This study attempts to examine customers' perceived value of hotel loyalty programs, to identify the relationship between perceived program value and active loyalty, and to examine the effect of perceived program value in determining customers' active loyalty.
An extensive sample of 15,000 respondents was randomly selected from a pool of US domestic tourists who previously requested tourism information from the Convention and Visitor's Bureau (CVB) websites across the country. The data for this study were collected using online survey questionnaires. The researchers sent out e-mails, embedding a link to a brief questionnaire and consent form to potential respondents.
This study substantiates the impact of perceived program value, particularly the psychological value, on active loyalty. In addition, the study identifies significant differences in perceived financial value and externality value of the loyalty programs.
This study breaks down loyalty program practices into individual brand levels and compares the perceived program value of 11 major hotel loyalty programs. This provides a better understanding of the perceived program value that may affect active loyalty and explains how the value varies by different hotel loyalty programs. This study offers recommendations on how hotels might craft value opportunities to cultivate the continued engagement of consumers. The results of this study offer insights into the under-researched domain of the drivers of active loyalty in the hospitality context and suggest methods for better strategic management of this loyalty form.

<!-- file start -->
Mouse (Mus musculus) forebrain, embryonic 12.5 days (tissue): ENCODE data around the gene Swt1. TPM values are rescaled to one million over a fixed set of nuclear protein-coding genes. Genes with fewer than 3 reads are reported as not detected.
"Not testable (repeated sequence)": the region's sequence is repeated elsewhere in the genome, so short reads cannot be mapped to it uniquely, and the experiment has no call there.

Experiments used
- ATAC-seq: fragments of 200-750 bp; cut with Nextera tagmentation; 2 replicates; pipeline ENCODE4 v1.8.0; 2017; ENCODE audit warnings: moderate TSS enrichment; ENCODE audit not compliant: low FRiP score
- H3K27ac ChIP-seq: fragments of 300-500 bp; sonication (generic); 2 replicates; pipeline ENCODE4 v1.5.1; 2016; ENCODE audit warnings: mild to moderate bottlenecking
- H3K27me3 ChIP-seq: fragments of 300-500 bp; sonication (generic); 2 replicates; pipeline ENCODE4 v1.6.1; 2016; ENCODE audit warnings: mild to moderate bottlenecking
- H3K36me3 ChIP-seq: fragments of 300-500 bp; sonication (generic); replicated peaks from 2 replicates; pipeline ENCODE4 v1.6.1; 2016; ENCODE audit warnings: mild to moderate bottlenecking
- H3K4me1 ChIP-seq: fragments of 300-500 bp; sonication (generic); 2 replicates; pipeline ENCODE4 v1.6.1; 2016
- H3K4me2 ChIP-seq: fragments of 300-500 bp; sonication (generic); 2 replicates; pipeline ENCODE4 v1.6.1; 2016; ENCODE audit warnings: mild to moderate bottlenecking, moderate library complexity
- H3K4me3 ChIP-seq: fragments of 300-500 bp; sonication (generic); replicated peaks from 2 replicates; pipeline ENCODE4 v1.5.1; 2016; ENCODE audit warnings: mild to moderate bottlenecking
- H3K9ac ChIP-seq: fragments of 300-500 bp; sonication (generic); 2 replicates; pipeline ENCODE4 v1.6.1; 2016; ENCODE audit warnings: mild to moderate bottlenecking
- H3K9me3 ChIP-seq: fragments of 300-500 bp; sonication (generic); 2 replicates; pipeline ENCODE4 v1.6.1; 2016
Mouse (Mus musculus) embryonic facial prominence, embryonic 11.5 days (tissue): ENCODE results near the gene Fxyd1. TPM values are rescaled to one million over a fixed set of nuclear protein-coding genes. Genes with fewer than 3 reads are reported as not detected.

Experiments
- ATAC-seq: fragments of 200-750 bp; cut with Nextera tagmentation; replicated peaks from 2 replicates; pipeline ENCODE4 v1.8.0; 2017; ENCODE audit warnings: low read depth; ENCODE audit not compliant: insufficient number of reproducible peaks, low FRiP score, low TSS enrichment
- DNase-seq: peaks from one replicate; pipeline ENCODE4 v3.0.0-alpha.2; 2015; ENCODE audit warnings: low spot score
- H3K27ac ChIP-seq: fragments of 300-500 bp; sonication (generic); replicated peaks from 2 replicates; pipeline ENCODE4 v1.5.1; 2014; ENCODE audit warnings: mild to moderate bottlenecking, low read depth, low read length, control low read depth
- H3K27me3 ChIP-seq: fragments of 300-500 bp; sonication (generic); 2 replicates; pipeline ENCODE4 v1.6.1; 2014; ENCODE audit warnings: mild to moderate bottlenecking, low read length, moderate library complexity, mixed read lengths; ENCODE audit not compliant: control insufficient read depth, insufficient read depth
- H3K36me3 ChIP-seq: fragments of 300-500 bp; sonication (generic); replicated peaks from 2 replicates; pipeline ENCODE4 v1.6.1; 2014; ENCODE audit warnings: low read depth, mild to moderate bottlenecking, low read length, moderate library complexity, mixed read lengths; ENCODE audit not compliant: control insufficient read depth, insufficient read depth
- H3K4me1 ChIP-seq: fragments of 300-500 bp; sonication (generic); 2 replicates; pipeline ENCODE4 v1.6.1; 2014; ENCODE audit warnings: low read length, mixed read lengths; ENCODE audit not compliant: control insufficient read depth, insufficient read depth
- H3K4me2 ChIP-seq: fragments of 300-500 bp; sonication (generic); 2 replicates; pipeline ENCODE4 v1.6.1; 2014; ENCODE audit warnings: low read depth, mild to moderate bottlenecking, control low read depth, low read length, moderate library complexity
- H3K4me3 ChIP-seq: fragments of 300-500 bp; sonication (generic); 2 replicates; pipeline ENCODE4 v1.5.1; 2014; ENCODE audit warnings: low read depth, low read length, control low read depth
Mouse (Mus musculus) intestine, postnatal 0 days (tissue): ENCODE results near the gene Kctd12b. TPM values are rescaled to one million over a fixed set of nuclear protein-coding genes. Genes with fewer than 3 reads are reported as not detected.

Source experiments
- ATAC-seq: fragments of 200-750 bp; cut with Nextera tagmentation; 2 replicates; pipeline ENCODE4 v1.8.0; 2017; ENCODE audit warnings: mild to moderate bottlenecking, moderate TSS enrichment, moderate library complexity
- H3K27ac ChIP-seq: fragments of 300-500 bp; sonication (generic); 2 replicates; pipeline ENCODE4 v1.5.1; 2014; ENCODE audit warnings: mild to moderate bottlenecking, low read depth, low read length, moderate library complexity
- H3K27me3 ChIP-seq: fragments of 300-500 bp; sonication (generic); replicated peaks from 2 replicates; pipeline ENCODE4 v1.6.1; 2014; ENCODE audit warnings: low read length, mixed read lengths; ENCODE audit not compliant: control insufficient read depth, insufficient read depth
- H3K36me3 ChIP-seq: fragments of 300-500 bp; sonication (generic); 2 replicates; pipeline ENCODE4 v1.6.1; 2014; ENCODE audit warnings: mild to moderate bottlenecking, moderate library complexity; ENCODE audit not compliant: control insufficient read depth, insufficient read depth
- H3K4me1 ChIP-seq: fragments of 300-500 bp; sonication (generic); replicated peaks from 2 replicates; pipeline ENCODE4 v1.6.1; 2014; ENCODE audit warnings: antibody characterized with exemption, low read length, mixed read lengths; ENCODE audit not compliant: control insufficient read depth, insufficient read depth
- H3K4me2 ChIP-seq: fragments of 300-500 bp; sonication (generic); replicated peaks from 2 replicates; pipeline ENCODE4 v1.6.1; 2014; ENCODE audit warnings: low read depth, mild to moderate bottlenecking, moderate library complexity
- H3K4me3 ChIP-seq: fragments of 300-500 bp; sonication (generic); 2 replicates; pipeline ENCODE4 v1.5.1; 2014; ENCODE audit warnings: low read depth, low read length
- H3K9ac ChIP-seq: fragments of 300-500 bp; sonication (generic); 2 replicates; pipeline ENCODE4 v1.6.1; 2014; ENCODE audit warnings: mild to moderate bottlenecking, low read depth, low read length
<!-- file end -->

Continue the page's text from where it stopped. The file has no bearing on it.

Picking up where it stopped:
(Karen) Xie, L. and Chen, C.-C. (2014), "Hotel loyalty programs: how valuable is valuable enough?", International Journal of Contemporary Hospitality Management, Vol. 26 No. 1, pp. 107-129. https://doi.org/10.1108/IJCHM-08-2012-0145Download as .RIS
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